A 50-Year Retrospective on International Association Meetings

A recent study released by the International Congress and Convention Association takes a look at the growth of the international association meetings industry over the last half a century.

If you consistently doubled your association’s meeting attendees or members, you’d feel pretty good, wouldn’t you? So, how do you think the international association meetings industry feels then? Since 1963, the number of international association meetings has doubled every 10 years, according to a recent study released by the International Congress and Convention Association .

It is … vital to recognize the massive improvements to society that individual associations and their meetings can deliver, and there are still enormous improvements to be made in that area.

Titled “A Modern History of International Association Meetings: 1963-2012 [PDF],”  the study—conducted to celebrate ICCA’s 50th anniversary—looked at the growth of international association meetings over the past 50 years in five-year increments. (The study defines these international meetings as events that are organized by international associations, take place on a regular basis, have at least 50 participants, and rotate between at least three different countries.)

“[N]ow that we have 50 years of data to study and consider, the figures are showing what we have long believed: that our world is undergoing a truly revolutionary period in the creation and dissemination of new knowledge and innovation, and that association meetings provide an excellent insight into this dynamic, worldwide process,” said ICCA CEO Martin Sirk in a statement.

The data, culled from the ICCA Association Database, reveals some interesting numbers and trends about international association meetings:

There’s More Meetings Now Than Ever Before

As stated earlier, the number of international association meetings has grown by approximately 10 percent each year, which means the number of meetings doubled every 10 years.

Over the 50-year period, 173,432 meetings took place. Only 1 percent (1,795) of these meetings took place from 1963 to 1967, while 31.6 percent (54,844) took place from 2008 to 2012. Worth noting is that this growth pattern continued during the economic recession of the recent years.

This study is not the only one to show growth and optimism:  A survey of international meetings industry leaders at IMEX Association Day in Frankfurt showed that they expect “significantly stronger future growth” for association meetings next year.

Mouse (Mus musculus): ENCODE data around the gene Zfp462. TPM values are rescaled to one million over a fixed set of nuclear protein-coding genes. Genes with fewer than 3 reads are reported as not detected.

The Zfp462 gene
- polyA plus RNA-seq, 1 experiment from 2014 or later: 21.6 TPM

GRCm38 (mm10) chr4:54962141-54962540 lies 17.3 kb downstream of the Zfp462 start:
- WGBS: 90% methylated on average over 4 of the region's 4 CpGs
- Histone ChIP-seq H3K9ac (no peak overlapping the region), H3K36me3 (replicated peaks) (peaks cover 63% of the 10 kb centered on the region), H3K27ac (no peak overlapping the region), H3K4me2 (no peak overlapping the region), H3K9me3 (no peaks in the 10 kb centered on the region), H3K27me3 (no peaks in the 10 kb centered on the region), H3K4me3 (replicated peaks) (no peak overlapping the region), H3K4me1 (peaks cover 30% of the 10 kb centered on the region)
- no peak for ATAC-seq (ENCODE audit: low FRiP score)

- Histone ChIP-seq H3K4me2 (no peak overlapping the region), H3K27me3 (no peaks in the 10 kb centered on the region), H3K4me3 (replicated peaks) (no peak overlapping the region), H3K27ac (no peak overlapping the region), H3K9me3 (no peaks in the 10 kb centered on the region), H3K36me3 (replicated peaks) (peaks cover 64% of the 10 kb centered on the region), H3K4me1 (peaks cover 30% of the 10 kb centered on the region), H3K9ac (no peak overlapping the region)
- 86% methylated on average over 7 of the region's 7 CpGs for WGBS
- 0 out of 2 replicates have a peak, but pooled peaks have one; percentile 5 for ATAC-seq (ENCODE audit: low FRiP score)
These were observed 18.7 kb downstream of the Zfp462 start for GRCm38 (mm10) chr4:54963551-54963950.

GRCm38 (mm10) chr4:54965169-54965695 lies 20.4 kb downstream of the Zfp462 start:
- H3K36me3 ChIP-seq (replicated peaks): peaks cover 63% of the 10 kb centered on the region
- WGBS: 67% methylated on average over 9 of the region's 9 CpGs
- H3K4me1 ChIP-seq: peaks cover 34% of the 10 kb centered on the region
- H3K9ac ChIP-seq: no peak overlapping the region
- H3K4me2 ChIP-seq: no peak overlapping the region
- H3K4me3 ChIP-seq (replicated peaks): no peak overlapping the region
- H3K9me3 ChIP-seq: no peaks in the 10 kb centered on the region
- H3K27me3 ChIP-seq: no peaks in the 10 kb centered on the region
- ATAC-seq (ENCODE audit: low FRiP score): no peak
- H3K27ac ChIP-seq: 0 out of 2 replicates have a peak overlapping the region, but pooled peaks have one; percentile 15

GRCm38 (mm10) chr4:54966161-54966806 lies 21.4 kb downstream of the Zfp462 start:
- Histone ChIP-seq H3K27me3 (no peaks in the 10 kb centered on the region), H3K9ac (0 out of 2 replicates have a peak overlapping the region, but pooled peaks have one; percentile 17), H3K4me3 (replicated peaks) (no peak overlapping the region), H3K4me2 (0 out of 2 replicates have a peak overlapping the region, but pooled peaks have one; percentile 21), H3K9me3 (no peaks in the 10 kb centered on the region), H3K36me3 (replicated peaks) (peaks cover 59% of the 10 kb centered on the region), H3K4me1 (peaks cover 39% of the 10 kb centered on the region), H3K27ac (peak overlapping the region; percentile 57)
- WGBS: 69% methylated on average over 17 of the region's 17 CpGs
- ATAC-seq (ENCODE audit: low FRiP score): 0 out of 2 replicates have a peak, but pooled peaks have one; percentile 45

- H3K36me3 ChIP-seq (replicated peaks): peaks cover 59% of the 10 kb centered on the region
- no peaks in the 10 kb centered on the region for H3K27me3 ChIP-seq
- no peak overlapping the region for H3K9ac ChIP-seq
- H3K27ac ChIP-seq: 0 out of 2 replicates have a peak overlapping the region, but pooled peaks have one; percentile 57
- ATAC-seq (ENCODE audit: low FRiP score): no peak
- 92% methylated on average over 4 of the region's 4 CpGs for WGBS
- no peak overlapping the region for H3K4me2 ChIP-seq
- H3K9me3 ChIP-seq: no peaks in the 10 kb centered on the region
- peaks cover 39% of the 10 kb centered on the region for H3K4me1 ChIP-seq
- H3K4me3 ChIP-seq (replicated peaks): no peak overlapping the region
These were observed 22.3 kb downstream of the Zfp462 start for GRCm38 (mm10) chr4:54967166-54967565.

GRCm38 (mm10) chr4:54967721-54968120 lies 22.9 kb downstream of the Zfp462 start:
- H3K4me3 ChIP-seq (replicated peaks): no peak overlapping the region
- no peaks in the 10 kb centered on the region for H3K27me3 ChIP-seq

Europe Remains Region Holding the Highest Number of Meetings

In the last 50 years, Europe consistently attracted the highest number of meetings per region. However, Europe’s market share has shrunk from 72.3 percent in 1963 to 1967 to 54 percent from 2008 to 2012.

Asia and the Middle East have seen a rise in relative popularity over the past decade. Their market share of meetings has grown from 8.2 percent from 1963 to 1967 to 18.2 percent in the last half decade. (This falls in line with results of the fifth IBTM Global Meetings Industry Research study, which showed that the top-three countries from Asia—Singapore, Japan, and Korea Republic—are taking 23.7 percent of the world’s total meetings.)  Also worth noting is that Latin America’s market share has grown from 4.2 to 10.0 percent in the same period.

The United States Is the Most Popular Country for Meetings

The United States has been the world’s most popular international association meeting destination for the past 50 years. From 2008 to 2012, it hosted 1,848,110 participants.

Germany has been the number-two for the past 15 years. Besides the United States and Germany, there are only a few countries that remained in the top 10 over the last five decades, including France, Italy, and the United Kingdom. China, Brazil, and Spain are three countries that have seen a large jump in their international association meetings market share.

The Number of Participants is Shrinking

The average number of participants in international association meetings has dropped from 1,253 in 1962 to 1967 to 424 in 2008 to 2012. However, the rate at which attendance is shrinking is much lower than the rate of growth in the number of meetings. This means that while average attendance has declined by a little less than 20% over the past decade, the number of meetings has doubled.

And because of the increase in the number of meetings, total participant numbers have grown: While just over two million attended international association meetings from 1963 to 1968, almost 22 million attended them from 2008 to 2012.

Despite enormous growth in international association meetings in the past 50 years, Sirk and ICCA said the sector needs to do a better job promoting itself  and the industry in order to remain influential and relevant in the future.

“It is … vital to recognize the massive improvements to society that individual associations and their meetings can deliver, and there are still enormous improvements to be made in that area,” he said. “This is something that every association should be doing: showcasing and shouting about inventions, discoveries, advances, solutions, collaboration, and new pathways for the future. All of these wonderful products of association activity are on show at your international meetings, and this is when the world is most ready to listen to well-crafted messages that illuminate your members’ achievements.”

What do you think is on the horizon for the international association meetings market? Share your thoughts in the comments.

A 1963 photo of Moises Shuster and Jean Claude Murat, the travel agents who first conceived the idea of ICCA. (ICCA Facebook Page)

Samantha Whitehorne

By Samantha Whitehorne

Samantha Whitehorne is editor-in-chief of Associations Now. MORE

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